Last week, all the majors lost ground against the US dollar. The biggest loser was the Swiss franc (-1.51%), followed by the euro (-1.35%), the Kiwi dollar (-1.33%), the pound (-1.00%), the yen (-0.84%), the Aussie dollar (-0.25%), and the Canadian dollar (-0.19%).
On Friday the 30th of August, trading on the EURUSD pair closed down by 0.62%. Pressure on the euro came from expectations of easing monetary policy from the EU, as well as weak German data, uncertainty over Italy and Brexit, and the long weekend in the US. Ahead of US Labor Day, market activity was low, which intensified the EURUSD pair’s decline.
Day’s news (GMT+3):
- 10:30 Switzerland: SVME – PMI (Aug).
- 10:50 France: Markit manufacturing PMI (Aug).
- 10:55 Germany: Markit manufacturing PMI (Aug).
- 11:00 Eurozone: Markit manufacturing PMI (Aug).
- 11:30 UK: Markit manufacturing PMI (Aug).
- 24h US: Labor Day.
Before the week closed, the euro managed to recover to 1.0997. This followed a rise on the dollar and a drop on the yuan. This may have been what set the bears on the attack. Trading on the USDCNY pair opened today with an upwards gap. The US and China have both raised tariffs against one another. Trump decided not to reverse his decision despite talks planned for later this month.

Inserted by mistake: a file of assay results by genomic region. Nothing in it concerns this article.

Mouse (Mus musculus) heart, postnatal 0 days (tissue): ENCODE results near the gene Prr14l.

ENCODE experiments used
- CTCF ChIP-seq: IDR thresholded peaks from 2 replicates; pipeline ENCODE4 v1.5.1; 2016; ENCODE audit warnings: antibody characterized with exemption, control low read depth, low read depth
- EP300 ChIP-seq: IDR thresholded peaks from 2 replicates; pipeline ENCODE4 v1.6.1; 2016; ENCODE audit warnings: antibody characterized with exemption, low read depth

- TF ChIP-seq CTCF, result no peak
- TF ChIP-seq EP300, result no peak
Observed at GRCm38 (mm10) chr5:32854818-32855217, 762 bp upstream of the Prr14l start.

Overall, trading in Asia is relatively calm. Since the euro suffered a sharp drop on Friday, today’s forecast is looking upwards for movements against Friday’s. On the current hour, the LB line runs through 1.1034. The growth forecast projected on the chart allows for a correction and shows a relatively slow recovery due to the fact that US traders are out of the picture for today.
The lows don’t show any sign of a reversal, so once the pair meets the LB, we can expect a renewed decline. The difference between 5-year and 2- and 3-year bonds is in the red. 10-year bond are also lower than 2-year bonds, which signals an upcoming recession in the US economy.